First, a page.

The series of announcements of talks between GM shareholder Kirk Kerkorian and Renault and Nissan executives about taking a stake in the troubled North American market leader are without doubt a boost for GM.
It is good to see serious industry players prepared to consider whether the group has a long-term future, despite the track record of the last 20 years.
In some ways GM's current position is similar to that of Nissan when Renault took a stake in the company in 1999. The company has made real progress on turning around its products and tackling some of its underlying problems. The quality and reliability of GM's vehicles have improved significantly over the last three or four years, and are better than their reputation. Presentations by GM management suggest, fairly convincingly, that this improvement will continue.
GM has addressed a significant part of its legacy burden with its successful workforce reduction plan. GM executives recognise that they are running too many model lines, most of them unprofitable, and that further product and platform rationalisation is necessary. Above all, the key constituencies in the company have slowly but surely come to recognise the significance of the crisis the company is in.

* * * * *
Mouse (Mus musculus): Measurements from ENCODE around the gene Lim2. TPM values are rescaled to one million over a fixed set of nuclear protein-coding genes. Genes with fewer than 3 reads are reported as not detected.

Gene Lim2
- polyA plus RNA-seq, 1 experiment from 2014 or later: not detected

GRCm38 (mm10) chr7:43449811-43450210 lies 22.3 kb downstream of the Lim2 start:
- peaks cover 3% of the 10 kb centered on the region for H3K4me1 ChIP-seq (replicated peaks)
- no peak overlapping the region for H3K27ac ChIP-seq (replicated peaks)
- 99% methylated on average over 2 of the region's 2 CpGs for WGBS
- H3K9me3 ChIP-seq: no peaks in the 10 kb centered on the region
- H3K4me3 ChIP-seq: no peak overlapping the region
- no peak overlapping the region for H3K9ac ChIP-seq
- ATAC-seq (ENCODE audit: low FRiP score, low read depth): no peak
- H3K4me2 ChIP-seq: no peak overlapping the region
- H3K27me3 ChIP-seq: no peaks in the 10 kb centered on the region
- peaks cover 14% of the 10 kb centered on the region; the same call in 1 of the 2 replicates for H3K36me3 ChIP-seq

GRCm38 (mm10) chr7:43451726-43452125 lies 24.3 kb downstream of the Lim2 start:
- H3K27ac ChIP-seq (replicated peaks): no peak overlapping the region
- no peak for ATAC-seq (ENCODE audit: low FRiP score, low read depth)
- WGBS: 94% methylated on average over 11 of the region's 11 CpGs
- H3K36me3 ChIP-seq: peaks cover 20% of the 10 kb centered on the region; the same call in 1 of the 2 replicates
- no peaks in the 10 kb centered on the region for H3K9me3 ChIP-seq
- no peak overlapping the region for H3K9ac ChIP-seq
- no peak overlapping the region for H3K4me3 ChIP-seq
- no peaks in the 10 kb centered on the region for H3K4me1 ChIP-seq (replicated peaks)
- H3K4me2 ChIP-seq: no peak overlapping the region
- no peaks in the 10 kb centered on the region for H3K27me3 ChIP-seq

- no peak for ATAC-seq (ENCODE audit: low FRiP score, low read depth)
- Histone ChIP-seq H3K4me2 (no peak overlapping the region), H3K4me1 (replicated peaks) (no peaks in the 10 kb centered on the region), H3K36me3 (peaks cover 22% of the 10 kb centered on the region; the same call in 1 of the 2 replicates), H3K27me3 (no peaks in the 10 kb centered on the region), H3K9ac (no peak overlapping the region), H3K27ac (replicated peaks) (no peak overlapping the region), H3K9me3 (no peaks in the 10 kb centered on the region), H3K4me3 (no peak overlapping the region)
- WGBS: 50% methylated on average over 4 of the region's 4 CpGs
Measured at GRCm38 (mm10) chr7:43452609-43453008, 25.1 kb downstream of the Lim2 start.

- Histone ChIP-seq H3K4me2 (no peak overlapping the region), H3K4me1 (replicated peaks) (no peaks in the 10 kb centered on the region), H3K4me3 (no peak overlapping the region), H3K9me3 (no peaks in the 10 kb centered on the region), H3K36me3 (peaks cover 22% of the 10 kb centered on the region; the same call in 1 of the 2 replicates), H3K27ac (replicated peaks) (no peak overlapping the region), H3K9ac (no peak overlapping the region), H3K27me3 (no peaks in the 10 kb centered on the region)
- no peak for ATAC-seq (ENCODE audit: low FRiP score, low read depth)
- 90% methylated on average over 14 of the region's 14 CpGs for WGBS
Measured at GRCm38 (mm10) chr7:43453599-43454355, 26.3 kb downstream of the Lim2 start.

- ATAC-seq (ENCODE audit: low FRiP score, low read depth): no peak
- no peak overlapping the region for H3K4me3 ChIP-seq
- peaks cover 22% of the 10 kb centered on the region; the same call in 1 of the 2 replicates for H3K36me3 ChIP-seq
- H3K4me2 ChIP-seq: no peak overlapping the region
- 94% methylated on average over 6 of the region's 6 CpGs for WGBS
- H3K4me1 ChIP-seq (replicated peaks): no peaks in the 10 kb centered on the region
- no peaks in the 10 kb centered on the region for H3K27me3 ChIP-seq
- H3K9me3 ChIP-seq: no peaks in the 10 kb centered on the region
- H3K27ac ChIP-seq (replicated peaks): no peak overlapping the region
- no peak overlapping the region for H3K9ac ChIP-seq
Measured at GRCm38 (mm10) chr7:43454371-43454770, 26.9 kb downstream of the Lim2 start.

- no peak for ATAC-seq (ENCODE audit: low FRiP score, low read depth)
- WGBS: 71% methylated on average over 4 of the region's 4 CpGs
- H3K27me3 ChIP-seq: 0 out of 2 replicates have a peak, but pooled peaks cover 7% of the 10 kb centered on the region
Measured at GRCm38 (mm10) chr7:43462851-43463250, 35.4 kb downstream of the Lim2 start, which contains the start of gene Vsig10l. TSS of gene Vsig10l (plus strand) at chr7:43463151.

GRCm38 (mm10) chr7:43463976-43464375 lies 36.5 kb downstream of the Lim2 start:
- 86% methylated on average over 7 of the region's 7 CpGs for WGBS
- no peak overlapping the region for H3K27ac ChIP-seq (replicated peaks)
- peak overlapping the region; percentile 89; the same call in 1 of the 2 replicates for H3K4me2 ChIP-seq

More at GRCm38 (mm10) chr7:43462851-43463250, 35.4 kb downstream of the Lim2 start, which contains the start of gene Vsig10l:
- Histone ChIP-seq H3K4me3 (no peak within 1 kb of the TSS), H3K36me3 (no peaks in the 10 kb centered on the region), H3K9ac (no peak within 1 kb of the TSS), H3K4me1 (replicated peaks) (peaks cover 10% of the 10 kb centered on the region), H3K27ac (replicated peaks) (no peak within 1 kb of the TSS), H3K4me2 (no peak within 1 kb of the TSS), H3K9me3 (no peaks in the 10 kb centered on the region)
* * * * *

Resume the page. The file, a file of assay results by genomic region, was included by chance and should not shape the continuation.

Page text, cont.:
This could enable Renault and Nissan to give the company the final push to make the difficult changes that are necessary - and bolster the forces of change within GM, and increase the company's capacity to see out the two to four years needed for the turnaround - not least to give suppliers continued faith to invest in supplying parts to the group.
But to have the power to make sure that that happened, and to enable the management changes that are required in the next step of GM's turnaround, a 20% stake looks too small. Renault and Nissan are vulnerable to potential backsliding by GM as the immediate pressure on the company is eased.